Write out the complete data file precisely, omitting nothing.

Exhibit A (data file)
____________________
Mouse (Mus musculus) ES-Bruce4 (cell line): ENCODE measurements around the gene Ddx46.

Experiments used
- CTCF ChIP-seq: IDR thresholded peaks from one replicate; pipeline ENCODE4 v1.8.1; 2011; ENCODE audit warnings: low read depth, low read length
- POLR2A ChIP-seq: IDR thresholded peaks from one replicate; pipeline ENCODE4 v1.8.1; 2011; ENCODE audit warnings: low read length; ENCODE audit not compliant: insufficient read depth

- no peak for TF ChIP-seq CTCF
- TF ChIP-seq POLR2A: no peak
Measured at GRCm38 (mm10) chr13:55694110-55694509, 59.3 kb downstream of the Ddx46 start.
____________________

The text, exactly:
Mouse (Mus musculus) ES-Bruce4 (cell line): ENCODE measurements around the gene Ddx46.

Experiments used
- CTCF ChIP-seq: IDR thresholded peaks from one replicate; pipeline ENCODE4 v1.8.1; 2011; ENCODE audit warnings: low read depth, low read length
- POLR2A ChIP-seq: IDR thresholded peaks from one replicate; pipeline ENCODE4 v1.8.1; 2011; ENCODE audit warnings: low read length; ENCODE audit not compliant: insufficient read depth

- no peak for TF ChIP-seq CTCF
- TF ChIP-seq POLR2A: no peak
Measured at GRCm38 (mm10) chr13:55694110-55694509, 59.3 kb downstream of the Ddx46 start.